elbows, knees, sound of a man, like a four-legged animal
growling, shhh-ing her, and her saying NO. NO. NO.

Underneath the rumble sounds downstairs
I said we better do something,
something bad is happening up there.
I got hit for that, red blood on the blue cub scout uniform.

Later, after it got quiet upstairs and down
and we all just sat around for awhile
me still bleeding where my Webelos badge
(or whatever it is) should be,
the Den Mother’s husband came down,
he was some sort of a scout leader, he saw me bleeding,
blamed me right off for all the broken furniture in his rec room,
and threw me out, told me to go home
go get some character somewhere.

Nobody ever asked who raped the Den Mother.
I thought it was the scout leader himself.
The Den Mother said so, later.
The cub scouts didn’t care.

So now, centuries of my life later
and the centuries still rolling along
men still mostly running the world,
why don’t they scare me anymore?

Because I know them.
That's why.
I’ve seen them.

I’ve seen them when they weren’t going off to church
and doing good for the community
coaching little league
leading scouts.

Supremely dependable, despicable
tediously predictable.
But better be fair (maybe), that’s just some of them,
like the ones in charge.

They may be in charge,
but take a look at them.
Nothing, nobody there.

I grew up in a thicket of widows
a close and sticky
lonely, prickly childhood,
for sure.

Sometimes someone would come along
and say, hey, don’t you need
an older man to look up to?

I’d look up and see the sun
later that night, the moon.
And always somewhere else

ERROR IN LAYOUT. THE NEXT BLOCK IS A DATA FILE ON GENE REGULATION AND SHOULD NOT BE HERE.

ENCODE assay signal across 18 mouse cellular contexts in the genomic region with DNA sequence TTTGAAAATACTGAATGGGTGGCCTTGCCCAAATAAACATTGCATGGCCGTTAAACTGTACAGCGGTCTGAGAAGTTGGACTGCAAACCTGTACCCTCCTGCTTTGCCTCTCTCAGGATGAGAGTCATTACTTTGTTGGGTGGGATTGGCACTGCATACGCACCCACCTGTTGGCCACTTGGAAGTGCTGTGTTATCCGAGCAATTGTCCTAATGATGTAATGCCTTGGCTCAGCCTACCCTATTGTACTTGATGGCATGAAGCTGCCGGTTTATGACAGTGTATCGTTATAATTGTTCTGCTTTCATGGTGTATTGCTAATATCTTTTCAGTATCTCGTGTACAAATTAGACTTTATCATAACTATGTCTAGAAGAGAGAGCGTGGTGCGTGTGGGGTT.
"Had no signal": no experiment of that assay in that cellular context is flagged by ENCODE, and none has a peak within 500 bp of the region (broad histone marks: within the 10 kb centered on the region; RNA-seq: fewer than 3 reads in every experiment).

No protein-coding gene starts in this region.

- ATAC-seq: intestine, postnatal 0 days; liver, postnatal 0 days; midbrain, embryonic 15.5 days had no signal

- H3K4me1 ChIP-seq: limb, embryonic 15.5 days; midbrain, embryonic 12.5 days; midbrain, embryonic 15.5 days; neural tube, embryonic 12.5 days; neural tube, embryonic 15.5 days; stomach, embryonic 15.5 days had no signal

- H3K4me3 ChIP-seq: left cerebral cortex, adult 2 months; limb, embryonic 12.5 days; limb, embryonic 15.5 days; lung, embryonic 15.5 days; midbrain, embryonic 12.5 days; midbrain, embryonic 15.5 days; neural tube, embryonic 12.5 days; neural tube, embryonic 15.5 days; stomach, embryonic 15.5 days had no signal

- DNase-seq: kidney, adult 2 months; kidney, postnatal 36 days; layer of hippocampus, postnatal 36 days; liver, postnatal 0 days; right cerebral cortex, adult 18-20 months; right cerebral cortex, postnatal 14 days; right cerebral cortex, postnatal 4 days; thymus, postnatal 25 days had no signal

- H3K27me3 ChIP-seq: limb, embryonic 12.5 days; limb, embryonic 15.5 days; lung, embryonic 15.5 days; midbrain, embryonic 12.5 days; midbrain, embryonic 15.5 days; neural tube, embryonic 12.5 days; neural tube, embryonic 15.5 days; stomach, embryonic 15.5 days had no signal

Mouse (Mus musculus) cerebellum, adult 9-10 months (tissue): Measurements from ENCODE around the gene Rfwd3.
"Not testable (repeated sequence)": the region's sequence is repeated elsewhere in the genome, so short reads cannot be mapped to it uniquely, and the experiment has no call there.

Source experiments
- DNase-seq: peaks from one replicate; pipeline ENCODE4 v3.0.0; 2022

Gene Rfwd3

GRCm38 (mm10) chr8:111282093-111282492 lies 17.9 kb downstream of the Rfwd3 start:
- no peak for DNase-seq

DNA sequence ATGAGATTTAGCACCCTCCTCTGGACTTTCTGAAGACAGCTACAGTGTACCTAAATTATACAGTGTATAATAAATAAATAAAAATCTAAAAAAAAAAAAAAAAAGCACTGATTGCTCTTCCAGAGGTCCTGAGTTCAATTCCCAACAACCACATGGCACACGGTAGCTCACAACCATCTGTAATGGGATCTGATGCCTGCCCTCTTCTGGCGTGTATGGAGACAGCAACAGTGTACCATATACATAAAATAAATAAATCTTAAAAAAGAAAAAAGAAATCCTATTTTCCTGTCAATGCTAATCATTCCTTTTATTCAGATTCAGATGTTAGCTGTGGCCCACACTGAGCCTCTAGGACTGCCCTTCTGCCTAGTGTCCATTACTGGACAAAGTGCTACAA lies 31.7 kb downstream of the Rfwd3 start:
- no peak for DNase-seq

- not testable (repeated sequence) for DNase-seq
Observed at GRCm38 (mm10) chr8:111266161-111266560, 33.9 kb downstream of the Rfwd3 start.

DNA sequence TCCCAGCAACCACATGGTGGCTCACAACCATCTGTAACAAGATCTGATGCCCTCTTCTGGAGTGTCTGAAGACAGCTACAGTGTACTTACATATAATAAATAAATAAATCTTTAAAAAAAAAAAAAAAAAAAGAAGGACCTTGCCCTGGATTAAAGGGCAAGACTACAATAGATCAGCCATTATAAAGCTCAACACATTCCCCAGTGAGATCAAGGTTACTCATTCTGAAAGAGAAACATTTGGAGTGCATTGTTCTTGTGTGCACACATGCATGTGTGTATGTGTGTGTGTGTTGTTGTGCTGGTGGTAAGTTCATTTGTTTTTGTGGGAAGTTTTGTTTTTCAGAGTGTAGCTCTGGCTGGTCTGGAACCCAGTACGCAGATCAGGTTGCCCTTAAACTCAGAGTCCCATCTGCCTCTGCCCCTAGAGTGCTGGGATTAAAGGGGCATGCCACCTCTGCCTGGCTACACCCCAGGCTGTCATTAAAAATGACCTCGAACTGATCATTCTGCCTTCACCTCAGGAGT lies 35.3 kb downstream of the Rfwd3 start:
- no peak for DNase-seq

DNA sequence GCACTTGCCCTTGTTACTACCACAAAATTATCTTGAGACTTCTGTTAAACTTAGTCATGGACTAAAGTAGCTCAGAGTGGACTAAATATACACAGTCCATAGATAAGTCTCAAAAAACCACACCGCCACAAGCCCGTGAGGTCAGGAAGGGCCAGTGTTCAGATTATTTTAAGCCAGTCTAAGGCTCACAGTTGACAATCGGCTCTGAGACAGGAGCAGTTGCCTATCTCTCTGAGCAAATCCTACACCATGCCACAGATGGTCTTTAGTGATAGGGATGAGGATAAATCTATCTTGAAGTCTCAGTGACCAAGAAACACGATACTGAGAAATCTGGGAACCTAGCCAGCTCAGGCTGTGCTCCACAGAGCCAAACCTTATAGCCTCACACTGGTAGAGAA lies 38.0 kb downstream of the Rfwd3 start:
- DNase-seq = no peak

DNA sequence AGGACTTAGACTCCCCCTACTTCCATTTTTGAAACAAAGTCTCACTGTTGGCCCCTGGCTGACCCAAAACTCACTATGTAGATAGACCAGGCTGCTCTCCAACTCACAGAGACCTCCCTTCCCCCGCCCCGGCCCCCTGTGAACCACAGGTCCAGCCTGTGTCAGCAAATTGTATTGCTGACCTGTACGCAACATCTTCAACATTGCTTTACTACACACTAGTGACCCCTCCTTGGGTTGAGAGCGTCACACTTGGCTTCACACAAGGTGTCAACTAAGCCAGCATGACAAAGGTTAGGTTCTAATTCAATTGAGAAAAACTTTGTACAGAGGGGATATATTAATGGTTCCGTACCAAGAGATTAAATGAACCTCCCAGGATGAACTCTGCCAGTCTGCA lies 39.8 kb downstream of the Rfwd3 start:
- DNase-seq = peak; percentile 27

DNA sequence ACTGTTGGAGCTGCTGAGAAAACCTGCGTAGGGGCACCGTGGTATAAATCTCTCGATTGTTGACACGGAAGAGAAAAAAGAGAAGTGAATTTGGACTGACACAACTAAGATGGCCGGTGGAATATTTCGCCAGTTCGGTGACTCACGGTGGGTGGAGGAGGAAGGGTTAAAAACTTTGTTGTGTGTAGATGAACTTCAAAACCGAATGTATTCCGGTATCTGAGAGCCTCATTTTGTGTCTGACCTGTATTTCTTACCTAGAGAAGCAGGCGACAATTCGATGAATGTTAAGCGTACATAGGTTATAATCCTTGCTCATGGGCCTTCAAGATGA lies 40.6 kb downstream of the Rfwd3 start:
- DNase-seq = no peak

a lot farther away.

The Kids Table

I’m watching women this week, taking cues from them
about how to deal with all this pain I’m feeling.
I see them being wise, funny, sad, sharp, smart, alert, aware,
compassionate, furious, strong, irreverent, wounded, bold,
undiminished, and way alive! Their pilot light is BRIGHT BLUE!

They must feel this time worse than me, but something's been coming up in me, too.

I haven’t been raped (nearly every woman I know has been raped
or abused), but I feel sad, scared, alone, vulnerable to attack, insulted, hurt,
and really fucking mad.

I look and listen to the sexist men up there at the top and feel
my own childhood rising again; bullied, belittled, physically threatened,
patronized, verbally cut up and reduced, punished, ignored and isolated.

The men told me to be physically brutal, but later they said
(gym class over, the football game over): now it’s time to grow up, Man Up, 
be reasonable, be rational, be like us, calm down, grow up (again),
take a breath, be realistic, all of it meaning: DON’T get emotional.

Which made me even more emotional, feeling scared and crazy,
which, in their bloodshot eyes, put me out at the Kids Table.

“Grow up, what you feel is not feasible, you’re not a serious person.”
Said and say the old men. Sit at the Kids Table, let the Adults (men) talk.

I’m full of PTSD from all my own childhood abuse, a recovered
(even reupholstered) alcoholic, and I’m allergic to peanut butter,
though that last one probably isn’t relevant here.

Well, go to hell you sexist old men. I’ve seen you before,
I know what you do. If you ever die and maybe you have it in your mind
you wanna go to heaven, I hope when you get there
it’s forever fucking closed to you.
No heaven, no hell, nowhere to go. See how you like it.

Speaking of nowhere to go: we're out here, the women and men like me,
we aren’t going anywhere. And there’s a lot of us.

Bless your hard sexist hearts, you old men. But namaste the fuck away from me.

(Written during the Kavanaugh Supreme Court hearings)